On November 13, 2010 a Mass Choir inconspicuously gathered in a food court in Welland, Ontario and quietly settled down, with unsuspecting diners, for lunch. 31 million and counting, views later, this video is still a great example of how one group can inspire, move, motivate, and entertain another group with a smile and a simple act of kindness and charity. It reminds me of the song; "Reach out and touch, somebody's hand..."

By providing you the link to this video I have extended my hand to you. Now it's up to you to meet me half way.


If you are having problems with the link above, just cut and paste this URL into your browser:

Wednesday, February 2, 2011


Buffalo Soldiers and Montford Point Marines were present to honor the
City Of Inglewood's Dr. Martin Luther King Jr. speech contest winners.

The City of Inglewood 2011 Dr. Martin Luther King Day Celebration

I have been photographed with true American Heroes, entertainers, superstar athletes and celebrities, but never have I felt more positive about our future and more honored to be seen with then I did when photographed with these young men and women; winners of the City of Inglewood's Dr. Martin Luther King Jr. speech contest. Under the banner of "Believe, Achieve and Succeed," these young people spoke about their dreams and they were funny, emotional, uplifting, inspiring, moving, touching and positive. If these young people represent our leaders of tomorrow, we are leaving things in good hands.

I want to thank the City of Inglewood for inviting us to be a part of their 28th Annual tribute to Dr. Martin Luther King Jr. Inglewood was one of the first cities in the nation to designate Dr. King's birthday a legal holiday. Congratulations Inglewood, the City of Champions.

Lest we forget:


By: Dr. Martin Luther King Jr., August 28, 1963

Five score years ago, a great American, in whose symbolic shadow we stand, signed the Emancipation Proclamation. This momentous decree came as a great beacon light of hope to millions of Negro slaves who had been seared in the flames of withering injustice. It came as a joyous daybreak to end the long night of captivity. But one hundred years later, we must face the tragic fact that the Negro is still not free.

One hundred years later, the life of the Negro is still sadly crippled by the manacles of segregation and the chains of discrimination. One hundred years later, the Negro lives on a lonely island of poverty in the midst of a vast ocean of material prosperity. One hundred years later, the Negro is still languishing in the corners of American society and finds himself an exile in his own land.

So we have come here today to dramatize an appalling condition. In a sense we have come to our nation's capital to cash a check. When the architects of our republic wrote the magnificent words of the Constitution and the Declaration of Independence they were signing a promissory note to which every American was to fall heir.

This note was a promise that all men would be guaranteed the inalienable rights of life, liberty, nad the pursuit of happiness. It is obvious today that America has defaulted on this promissory note insofar as her citizens of color are concerned. Instead of honoring this sacred obligation, America has given the Negro people a bad check which has come back marked "insufficient funds." But we refuse to believe that the bank of justice is bankrupt. We refuse to believe that there are insufficient funds in the great vaults of opportunity of this nation.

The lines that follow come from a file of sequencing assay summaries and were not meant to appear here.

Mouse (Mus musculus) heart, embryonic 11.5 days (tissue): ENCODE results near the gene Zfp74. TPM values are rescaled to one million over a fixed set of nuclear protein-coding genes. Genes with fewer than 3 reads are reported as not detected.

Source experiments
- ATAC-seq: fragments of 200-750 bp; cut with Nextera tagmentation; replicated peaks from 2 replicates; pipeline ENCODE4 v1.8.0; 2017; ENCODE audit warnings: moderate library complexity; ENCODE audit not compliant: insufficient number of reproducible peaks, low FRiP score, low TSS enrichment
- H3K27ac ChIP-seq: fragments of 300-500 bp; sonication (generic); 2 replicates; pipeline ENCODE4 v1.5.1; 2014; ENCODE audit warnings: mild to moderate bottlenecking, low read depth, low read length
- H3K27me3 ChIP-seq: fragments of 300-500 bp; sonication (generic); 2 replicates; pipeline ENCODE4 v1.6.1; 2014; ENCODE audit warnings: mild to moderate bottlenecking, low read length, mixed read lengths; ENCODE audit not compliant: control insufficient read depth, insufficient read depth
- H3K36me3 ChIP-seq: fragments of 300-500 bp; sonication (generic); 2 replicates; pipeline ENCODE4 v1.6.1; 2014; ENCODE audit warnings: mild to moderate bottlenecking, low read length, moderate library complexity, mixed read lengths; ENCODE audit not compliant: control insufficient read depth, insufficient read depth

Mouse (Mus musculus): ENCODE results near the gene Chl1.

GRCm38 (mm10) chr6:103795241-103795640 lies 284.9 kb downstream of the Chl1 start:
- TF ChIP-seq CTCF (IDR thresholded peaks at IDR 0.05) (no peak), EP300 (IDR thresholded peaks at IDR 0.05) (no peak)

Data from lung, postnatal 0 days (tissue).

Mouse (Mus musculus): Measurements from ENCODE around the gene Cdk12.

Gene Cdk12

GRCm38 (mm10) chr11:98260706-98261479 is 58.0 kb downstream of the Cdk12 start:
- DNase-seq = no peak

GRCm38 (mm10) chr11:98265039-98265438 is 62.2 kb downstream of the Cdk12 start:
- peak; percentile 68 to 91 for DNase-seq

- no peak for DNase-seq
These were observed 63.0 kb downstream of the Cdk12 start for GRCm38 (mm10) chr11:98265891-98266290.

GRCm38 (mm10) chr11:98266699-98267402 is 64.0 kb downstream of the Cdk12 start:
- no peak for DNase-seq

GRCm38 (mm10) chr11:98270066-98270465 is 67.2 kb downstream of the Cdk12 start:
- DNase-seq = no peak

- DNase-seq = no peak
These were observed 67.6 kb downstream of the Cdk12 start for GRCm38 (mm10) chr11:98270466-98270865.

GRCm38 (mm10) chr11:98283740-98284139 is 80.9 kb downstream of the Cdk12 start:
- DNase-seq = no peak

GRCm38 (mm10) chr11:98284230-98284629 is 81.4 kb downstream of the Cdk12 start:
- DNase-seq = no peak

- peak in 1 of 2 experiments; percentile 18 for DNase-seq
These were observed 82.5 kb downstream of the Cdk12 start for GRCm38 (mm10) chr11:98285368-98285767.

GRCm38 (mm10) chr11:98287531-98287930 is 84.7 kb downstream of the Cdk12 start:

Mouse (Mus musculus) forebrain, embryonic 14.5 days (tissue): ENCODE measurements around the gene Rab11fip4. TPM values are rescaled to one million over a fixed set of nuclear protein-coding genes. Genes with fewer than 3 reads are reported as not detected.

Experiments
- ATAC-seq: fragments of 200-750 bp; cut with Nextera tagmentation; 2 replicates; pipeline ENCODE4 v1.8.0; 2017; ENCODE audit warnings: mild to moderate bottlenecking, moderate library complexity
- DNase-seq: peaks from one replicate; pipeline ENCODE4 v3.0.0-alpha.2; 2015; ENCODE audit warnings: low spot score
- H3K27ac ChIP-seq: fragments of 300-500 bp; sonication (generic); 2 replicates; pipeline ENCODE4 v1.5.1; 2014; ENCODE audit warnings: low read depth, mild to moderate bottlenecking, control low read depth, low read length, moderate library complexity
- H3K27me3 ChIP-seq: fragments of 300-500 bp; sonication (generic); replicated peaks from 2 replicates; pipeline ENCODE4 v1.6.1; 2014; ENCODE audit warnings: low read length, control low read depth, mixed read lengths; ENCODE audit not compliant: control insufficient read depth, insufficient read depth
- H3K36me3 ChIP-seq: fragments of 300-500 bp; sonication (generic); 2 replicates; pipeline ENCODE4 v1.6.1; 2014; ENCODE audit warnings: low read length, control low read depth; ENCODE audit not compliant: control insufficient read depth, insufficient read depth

So we have come to cash this check -- a check that will give us upon demand the riches of freedom and the security of justice. We have also come to this hallowed spot to remind America of the fierce urgency of now. This is no time to engage in the luxury of cooling off or to take the tranquilizing drug of gradualism. Now is the time to rise from the dark and desolate valley of segregation to the sunlit path of racial justice. Now is the time to open the doors of opportunity to all of God's children. Now is the time to lift our nation from the quicksands of racial injustice to the solid rock of brotherhood.

It would be fatal for the nation to overlook the urgency of the moment and to underestimate the determination of the Negro. This sweltering summer of the Negro's legitimate discontent will not pass until there is an invigorating autumn of freedom and equality. Nineteen sixty-three is not an end, but a beginning. Those who hope that the Negro needed to blow off steam and will now be content will have a rude awakening if the nation returns to business as usual. There will be neither rest nor tranquility in America until the Negro is granted his citizenship rights.

The whirlwinds of revolt will continue to shake the foundations of our nation until the bright day of justice emerges. But there is something that I must say to my people who stand on the warm threshold which leads into the palace of justice. In the process of gaining our rightful place we must not be guilty of wrongful deeds. Let us not seek to satisfy our thirst for freedom by drinking from the cup of bitterness and hatred.

We must forever conduct our struggle on the high plane of dignity and discipline. we must not allow our creative protest to degenerate into physical violence. Again and again we must rise to the majestic heights of meeting physical force with soul force.

The marvelous new militancy which has engulfed the Negro community must not lead us to distrust of all white people, for many of our white brothers, as evidenced by their presence here today, have come to realize that their destiny is tied up with our destiny and their freedom is inextricably bound to our freedom.